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PICList Thread
'TOO DIFFICULT TO DECIDE: please help'
2000\02\09@184712 by Gianni Freiles

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<x-flowed>Hello to everybody.
I'm a newcomer to PIC programming and I'm seeking for advice.
I've been programming embedded systems in medical products under 6502, Z80,
68000, 68332 and just recently I'm getting back to it.
I'm somewhat confused after some days of searching through the web for a
micro that would fit my application, Tickit, PIC, TIGER and so on.

Let me try to explain what I need and see if any of you guys can help.

My application requires the following:

- 8 channel serial ADC 8-10 bits (MAX186, MAX192 ??) with about 2 KHz
sampling rate
- 12-16 bit general I/O
- RS232 serial communication
- LCD 2 x 24 characters (serial, I2C, 8 bit bus ???)
- Possibility of reprogramming the software without extracting any chip
(RS232, other serial communication ??)
- MIDI communication (31.25 K, is that possible on PICs ?)
- PIC CPU (which model??)
- Battery operated

Development system:
- C compiler (CCS ??)
Do I need a startup kit or you advice to start from scratch with a
prototyping board? Any self made project?
I would hate to burn software with a programmer before trying software
changes.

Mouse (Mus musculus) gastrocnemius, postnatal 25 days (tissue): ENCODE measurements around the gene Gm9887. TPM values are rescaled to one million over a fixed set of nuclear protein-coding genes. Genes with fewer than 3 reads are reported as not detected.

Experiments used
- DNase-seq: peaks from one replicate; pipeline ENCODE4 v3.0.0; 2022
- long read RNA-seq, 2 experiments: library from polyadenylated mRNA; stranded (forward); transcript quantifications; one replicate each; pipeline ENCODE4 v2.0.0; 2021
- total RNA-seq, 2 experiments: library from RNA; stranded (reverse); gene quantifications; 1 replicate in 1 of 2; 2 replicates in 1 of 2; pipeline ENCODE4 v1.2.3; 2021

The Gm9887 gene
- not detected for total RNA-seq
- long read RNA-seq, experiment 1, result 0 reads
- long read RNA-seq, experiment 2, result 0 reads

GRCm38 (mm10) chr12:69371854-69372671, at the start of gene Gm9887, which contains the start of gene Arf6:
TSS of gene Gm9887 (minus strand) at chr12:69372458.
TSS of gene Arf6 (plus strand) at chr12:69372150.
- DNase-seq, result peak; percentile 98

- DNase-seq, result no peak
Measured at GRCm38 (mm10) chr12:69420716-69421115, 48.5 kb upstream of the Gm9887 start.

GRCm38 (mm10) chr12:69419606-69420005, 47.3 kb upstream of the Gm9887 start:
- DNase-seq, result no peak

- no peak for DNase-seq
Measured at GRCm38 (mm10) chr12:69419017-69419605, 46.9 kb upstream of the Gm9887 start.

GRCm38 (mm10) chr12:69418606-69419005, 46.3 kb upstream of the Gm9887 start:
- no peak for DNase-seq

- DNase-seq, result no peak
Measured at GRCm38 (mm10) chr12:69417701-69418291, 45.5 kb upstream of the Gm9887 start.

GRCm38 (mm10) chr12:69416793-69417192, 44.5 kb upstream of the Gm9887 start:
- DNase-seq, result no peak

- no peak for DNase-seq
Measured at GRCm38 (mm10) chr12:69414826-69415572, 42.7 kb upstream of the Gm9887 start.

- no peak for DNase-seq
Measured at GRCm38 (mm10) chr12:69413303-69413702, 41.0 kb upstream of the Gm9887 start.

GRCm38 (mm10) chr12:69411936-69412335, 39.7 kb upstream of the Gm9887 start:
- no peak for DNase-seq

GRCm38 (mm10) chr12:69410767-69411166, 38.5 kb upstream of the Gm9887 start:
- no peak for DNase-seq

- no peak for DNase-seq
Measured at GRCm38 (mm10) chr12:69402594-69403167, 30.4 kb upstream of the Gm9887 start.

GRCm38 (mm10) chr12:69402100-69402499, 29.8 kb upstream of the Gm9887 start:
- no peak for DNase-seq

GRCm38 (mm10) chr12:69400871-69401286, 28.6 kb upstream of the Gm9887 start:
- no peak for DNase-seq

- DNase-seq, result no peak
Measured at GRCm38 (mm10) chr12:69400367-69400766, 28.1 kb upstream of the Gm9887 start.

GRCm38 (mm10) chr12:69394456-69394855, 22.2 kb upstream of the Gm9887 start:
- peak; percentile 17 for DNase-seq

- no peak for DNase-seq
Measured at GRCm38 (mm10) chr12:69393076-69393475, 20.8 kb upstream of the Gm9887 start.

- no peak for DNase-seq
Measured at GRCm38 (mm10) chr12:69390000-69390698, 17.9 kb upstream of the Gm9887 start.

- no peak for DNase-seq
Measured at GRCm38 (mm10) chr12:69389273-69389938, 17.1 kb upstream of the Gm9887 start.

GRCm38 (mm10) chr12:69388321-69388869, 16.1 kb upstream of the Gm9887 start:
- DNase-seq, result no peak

I was convinced on PICs mainly because of the quality of the PICLIST web
site. Thanks to all of you for sharing your work.

Gianni



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</x-flowed>

2000\02\09@190209 by Quitt, Walter

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Do I hear a vote for the 16F877?????
Excepting the MIDI, I'm just about postive you can
do all of that stuff.  With the built in ADC, FLASH
and extra I/O I know I could probably get his job
done.  Maybe better (quicker) in ASM.  But with
the ICD and it's prototype board (US $159 total,)
it would get him down the road fast.
Walt

{Original Message removed}

2000\02\09@191231 by Don McKenzie

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Gianni Freiles wrote:
>
> Hello to everybody.
> I'm a newcomer to PIC programming and I'm seeking for advice.
> I've been programming embedded systems in medical products under 6502, Z80,
> 68000, 68332 and just recently I'm getting back to it.
> I'm somewhat confused after some days of searching through the web for a
> micro that would fit my application, Tickit, PIC, TIGER and so on.
>
> Let me try to explain what I need and see if any of you guys can help.
>
> My application requires the following:

sounds very close to the dt106 pcb
http://www.dontronics.com/dt106.html
a good start i would think.

Don McKenzie    spam_OUTdonTakeThisOuTspamdontronics.com      http://www.dontronics.com

World's Largest Range of Atmel/AVR and  PICmicro Hardware and  Software.
Free Basic Compiler and Programmer http://www.dontronics.com/runavr.html

2000\02\09@192515 by Peter van Hoof

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Yes,

My vote is for the 877, not for the microchip ICD though,
I think the ICD from transdata with it's parallel port is a better choice
http://www.adv-transdata.com/in_system_debugger.htm

Peter



{Original Message removed}

2000\02\09@192650 by Glenn West

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Well you can ceertainly do pics or scenix (A pic clone). The scenix is my
current
favorite. Its a flash based, and offers a high-clock rate. 100Mhz.
Programming is
in circuit, along with debug.